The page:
Adding weight to correct neck dive

Discussion in 'Basses [BG]' started by Baltimore Bass, Jun 5, 2017.


  1. Baltimore Bass

    Baltimore Bass

    Jul 14, 2016
    Baltimore
    I know that there have been plenty of threads on fixing neck dive (I've read most of them,) but they all seem to recommend a) ultralight tuners b) using a suede strap c) moving the strap button.

    None of those options really help me. I've recently inherited my former teacher and college jazz band director's '69 P Bass. The body has dried out (and relic'd hard) over the years and it neck dives pretty bad. It means the world to me and I want to keep it totally stock, so I'm not into swapping the tuners or moving the strap button. I also hate suede straps- they pull on your shirt and don't let you move the instrument around.

    Anybody had an experience successfully adding weight to the body of a bass? There's of course some room in the body cavity to tuck some weight. Any insight on what would work best for that, or how much I should add?
     
  2. Datsgor

    Datsgor Supporting Member

    Jul 29, 2000
    East Bay, N. Ca.
    Stick on lead wheel weights possibly in the control cavity?
     
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  3. Mechayoshi

    Mechayoshi

    Dec 7, 2015
    Tennessee
    If you have to keep it stock, weights it is. Experiment to see what works, but realize that your gonna have a heavy bass in the end!!
     
  4. chris_b

    chris_b

    Jun 2, 2007
    I wouldn't mess around with the bass. I'd fix a weight that was heavy enough to solve the problem to the end of the strap.

    I'd also make it a wide and padded strap to help with all the extra weight you're adding.
     
  5. Although I am of the 'keep it as light as possible club'.
    I think that the dried and lightened body will compensate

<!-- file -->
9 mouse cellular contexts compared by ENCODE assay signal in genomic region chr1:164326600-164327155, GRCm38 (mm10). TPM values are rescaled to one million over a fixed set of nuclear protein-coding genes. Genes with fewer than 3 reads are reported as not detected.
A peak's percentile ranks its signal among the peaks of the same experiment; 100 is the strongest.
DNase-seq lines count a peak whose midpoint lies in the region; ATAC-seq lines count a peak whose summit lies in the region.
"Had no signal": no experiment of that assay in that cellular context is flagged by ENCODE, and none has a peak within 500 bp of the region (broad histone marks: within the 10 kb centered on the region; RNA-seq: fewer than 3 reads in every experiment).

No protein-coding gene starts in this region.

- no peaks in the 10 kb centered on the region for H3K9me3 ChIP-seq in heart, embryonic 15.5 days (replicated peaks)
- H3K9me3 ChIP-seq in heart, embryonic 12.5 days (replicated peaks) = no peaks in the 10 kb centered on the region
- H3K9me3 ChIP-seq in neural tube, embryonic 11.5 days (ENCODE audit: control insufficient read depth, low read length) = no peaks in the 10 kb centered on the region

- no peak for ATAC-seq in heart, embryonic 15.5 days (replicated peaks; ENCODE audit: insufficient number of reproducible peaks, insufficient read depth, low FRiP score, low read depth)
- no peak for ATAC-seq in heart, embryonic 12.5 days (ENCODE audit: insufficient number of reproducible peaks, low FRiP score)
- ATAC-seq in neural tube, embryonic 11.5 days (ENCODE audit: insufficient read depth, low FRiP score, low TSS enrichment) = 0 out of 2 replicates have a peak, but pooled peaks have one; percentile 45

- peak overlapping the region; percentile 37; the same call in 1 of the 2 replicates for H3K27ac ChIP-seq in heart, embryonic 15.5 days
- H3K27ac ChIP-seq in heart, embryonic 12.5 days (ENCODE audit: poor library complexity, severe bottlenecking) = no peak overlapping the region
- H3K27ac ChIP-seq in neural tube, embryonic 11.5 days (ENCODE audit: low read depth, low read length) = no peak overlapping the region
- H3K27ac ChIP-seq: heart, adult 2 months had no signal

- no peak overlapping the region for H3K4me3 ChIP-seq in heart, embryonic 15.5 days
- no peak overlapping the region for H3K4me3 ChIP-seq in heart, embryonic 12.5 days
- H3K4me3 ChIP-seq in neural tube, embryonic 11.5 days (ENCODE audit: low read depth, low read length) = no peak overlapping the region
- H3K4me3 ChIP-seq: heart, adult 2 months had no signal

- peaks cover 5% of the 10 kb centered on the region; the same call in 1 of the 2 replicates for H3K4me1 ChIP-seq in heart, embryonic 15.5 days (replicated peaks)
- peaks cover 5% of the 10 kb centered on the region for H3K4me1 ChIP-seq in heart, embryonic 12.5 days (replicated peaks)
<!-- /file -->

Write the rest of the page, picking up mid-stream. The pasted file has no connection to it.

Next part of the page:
for any added weight.
    The best area to add weight would be around the rear strap button.
    Maybe a small leather bag containing wheel weights with a short strap to fit on the strap button.
     
    LarryBama likes this.
  6. Bruce Johnson

    Bruce Johnson Commercial User

    Feb 4, 2011
    Fillmore, CA
    Professional Luthier
    I agree with Bill Whitehurst above. The simplest way to balance it with no modification at all to the bass is to attach a weight to the back end of the strap. You can experiment with a small drawstring pouch, hung over the strap button before the strap goes on. Try different weights to see what feels comfortable in terms of balance vs overall weight. Once you figure out how much weight you need, then figure out something more permanent. A leather pouch attached to the strap, or something.

    The thing about neck dive is that, if it's enough to annoy you, then two wheel weights in the control cavity aren't going to fix it. It may take one or two pounds of lead to balance it. I restored an old Ampeg a few years back where a previous owner had poured molten lead into the inside of the back of the body to help make it balance. After chipping it all out, I weighed it: 2 1/2 lbs! On a few custom instruments where I've had to add weights, it's been 10-16 oz, not 1 or 2.

    A neat permanent way to add balance weight, if you are willing to modify the bass, is to drill a large (like 1/2" or 5/8") hole in the back end of the body, right where the strap button screw goes. Epoxy in a slug of round brass bar stock, faced off on the end, with a 6-32 tapped hole in it. Figure the diameter and depth, based on the weight you need from experimenting. Set it in so that the machined face is just slightly proud of the body perimeter. A nice neat mounting surface for the strap button, which is hidden under the strap when it's on.
     
  7. jag-atk

    jag-atk

    May 5, 2010
    the best fix for neck dive is a set of light tuners. gotoh produces some ultralite tuners with vintage fender shape that might fit your bass without drilling new holes GB640 | G-GOTOH Ltd.. might be worth checking them out.
    with regards to adding weights to the body, as Bruce pointed out above you might not have enough space in the body cavity to fit the right amount of weights to compensate for neck dive.
    for non-permanent mods i remember that a few years ago there was a company producing a strap with some weight-carrying pockets hidden in the back that was supposed to compensate for neck-diving guitars and basses. apparently they're not in business anymore (their website domain is for sale) but here's a link with a picture of the strap, maybe you can try to devise a similar system with your own strap.
    Prevent Neck-Heavy Guitar Headstock Diving | Guitarless
    hope this helps
     
  8. jd56hawk

    jd56hawk

    Sep 12, 2011
    The Garden State
    strap_with_weights1-thumb-1.jpg
     
  9. ak56

    ak56 Gold Supporting Member

    Apr 2, 2015
    Carnation, Wa
    upload_2017-6-6_12-43-17.jpeg
    Attach to headstock.
     
    Winton, Volume272, sabre79 and 9 others like this.
  10. Baltimore Bass

    Baltimore Bass

    Jul 14, 2016
    Baltimore
  11. gebass6

    gebass6 We're not all trying to play the same music. Supporting Member